NEW YORK — Solomon Galkin is a Holocaust survivor and a renowned poet and translator; he commands sufficient respect to be chosen as his synagogue’s treasurer. So when he asks a certain Bernard L. Madoff to look after his personal money in “Imagining Madoff,” it is hard not to shudder.
Originally, the investor in the play was Elie Wiesel, the author and activist who lost millions in his personal savings and his foundation’s funds to Madoff’s decades-long Ponzi scheme. But when Wiesel threatened to sue, calling the script “defamatory” and “obscene,” the playwright, Deb Margolin, transformed him into Galkin for the version that had its premiere at Stageworks/Hudson in 2010.
This move not only liberated her from the legal threats but also freed her work from adhering to pesky things like factual accuracy; as its title suggests, the show is not docu-theater. Unfortunately, the change also undermined the stakes by pitting a real villain against a made-up victim — especially one who feels as generic as Galkin.
Even at just over 90 minutes, this production, directed by Jerry Heymann for New Light Theater Project at 59E59 Theaters, feels baggy at times and takes a while to find its footing.
Margolin, a founding member of the feminist company Split Britches and an accomplished writer and performer, especially of solo works (“8 Stops,” “O Yes I Will”), has long been interested in exploring Jewish identity. It is at the center of this piece, which culminates in a scene where Galkin binds the profane Madoff’s arm with tefillin (boxes containing scripture that are strapped to the arm and forehead during prayer).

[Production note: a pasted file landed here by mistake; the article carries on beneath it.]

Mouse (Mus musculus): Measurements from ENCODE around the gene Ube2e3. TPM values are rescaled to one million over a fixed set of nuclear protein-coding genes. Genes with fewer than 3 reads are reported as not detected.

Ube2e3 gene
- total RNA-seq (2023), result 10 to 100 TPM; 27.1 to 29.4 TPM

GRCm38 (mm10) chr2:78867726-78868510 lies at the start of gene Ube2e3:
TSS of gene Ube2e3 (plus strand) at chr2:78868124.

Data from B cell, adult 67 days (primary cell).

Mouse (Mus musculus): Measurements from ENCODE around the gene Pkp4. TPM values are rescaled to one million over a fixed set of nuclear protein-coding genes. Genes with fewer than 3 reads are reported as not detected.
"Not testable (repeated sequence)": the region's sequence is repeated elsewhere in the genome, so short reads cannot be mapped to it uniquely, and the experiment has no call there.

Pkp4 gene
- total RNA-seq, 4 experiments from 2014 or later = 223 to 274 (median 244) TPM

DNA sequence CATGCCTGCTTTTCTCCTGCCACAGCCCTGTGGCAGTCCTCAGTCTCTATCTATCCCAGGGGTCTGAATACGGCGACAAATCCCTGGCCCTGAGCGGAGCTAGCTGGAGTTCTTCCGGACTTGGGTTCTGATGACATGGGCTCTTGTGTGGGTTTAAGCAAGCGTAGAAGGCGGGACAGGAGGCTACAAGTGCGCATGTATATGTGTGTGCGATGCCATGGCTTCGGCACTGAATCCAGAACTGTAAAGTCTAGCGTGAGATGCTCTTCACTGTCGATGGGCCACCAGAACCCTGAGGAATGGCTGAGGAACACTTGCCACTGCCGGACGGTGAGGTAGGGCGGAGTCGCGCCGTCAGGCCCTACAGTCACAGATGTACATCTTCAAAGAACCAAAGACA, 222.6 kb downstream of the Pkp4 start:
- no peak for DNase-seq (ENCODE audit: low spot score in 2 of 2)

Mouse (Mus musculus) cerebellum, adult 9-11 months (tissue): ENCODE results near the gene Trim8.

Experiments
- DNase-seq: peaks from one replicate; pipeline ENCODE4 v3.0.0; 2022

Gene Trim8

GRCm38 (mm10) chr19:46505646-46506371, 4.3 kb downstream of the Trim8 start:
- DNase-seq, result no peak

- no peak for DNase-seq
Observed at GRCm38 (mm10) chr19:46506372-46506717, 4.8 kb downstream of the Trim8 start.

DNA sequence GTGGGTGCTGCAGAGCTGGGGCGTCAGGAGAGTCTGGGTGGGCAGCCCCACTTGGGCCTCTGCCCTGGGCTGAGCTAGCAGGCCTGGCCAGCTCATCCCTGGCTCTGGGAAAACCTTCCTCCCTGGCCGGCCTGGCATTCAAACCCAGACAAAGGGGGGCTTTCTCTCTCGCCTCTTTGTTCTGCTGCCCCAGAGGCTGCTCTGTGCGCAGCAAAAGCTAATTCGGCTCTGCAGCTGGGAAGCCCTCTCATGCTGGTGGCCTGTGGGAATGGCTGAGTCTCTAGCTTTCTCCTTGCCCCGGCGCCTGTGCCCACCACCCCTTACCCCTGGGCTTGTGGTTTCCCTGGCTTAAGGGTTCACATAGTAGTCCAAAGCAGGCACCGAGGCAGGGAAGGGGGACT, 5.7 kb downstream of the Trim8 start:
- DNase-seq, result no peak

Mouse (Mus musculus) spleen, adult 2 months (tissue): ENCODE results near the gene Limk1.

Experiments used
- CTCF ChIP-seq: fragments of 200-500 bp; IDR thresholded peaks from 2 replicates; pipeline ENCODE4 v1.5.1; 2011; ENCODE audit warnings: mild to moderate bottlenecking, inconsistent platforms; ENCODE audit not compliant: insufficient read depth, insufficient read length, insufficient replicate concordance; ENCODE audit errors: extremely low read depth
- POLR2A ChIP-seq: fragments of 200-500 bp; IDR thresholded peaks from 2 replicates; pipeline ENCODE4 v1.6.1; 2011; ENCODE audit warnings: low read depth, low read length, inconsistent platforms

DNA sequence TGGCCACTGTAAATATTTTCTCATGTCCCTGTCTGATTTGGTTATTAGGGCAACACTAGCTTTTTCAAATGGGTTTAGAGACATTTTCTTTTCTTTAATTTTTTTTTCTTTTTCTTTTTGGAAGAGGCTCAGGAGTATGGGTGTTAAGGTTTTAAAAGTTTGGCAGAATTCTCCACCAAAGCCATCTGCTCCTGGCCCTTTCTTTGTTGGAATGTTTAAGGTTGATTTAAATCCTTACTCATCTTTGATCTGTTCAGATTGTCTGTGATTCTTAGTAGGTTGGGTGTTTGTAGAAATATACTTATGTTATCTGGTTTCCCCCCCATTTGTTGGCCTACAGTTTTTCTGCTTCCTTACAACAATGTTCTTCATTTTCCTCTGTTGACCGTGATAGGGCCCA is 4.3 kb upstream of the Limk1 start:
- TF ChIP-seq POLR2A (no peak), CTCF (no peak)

The conceit is that the Madoff character (Jeremiah Kissel) is recalling from prison a conversation in which Galkin (Gerry Bamman) devoted hours and generous pours of Scotch to persuading Madoff to handle his savings (he was already managing the synagogue’s finances). Both men are tethered to real events, but with enough slack to let Margolin embark on flights of fancy, as when she daringly follows Galkin’s reading from a biblical commentary with Madoff’s memory of a rather telling episode: “I dreamed my penis was a vagina,” he says, “and it was a vagina that had folds. Really, it looked like a wallet.” Freud would be proud.
Throughout, Margolin pits a concentration-camp survivor who somehow remains almost naively hopeful against an amoral, greedy cynic with a fundamentally materialist view, and uses that contrast to explore issues of morality, trust, faith and guilt.
Remorse also factors in, albeit in a way that does not let anybody off the hook. At regular intervals, for instance, the men’s discussion is interrupted by a secretary (Jenny Allen), who pleads ignorance in her court testimony. “I should have known, I had no idea,” she says plaintively of Madoff’s colossal scam. By way of minimizing his misdeeds and, thus, her own, she points out, “It’s not like he murdered people!”
This Madoff is forcefully rendered by Kissel as a brash, vulgar and possibly insecure man, yet he yields little insight into why he did what he did. Fleetingly, he flirts with the idea of telling Galkin the truth, not to save him but to crush his “picture of the world as a place where some men are purely moral.”
He ends up remaining silent.
Through March 23 at 59E59 Theaters, Manhattan; 212-279-4200, 59e59.org. Running time: 1 hour, 35 minutes.
This article originally appeared in The New York Times.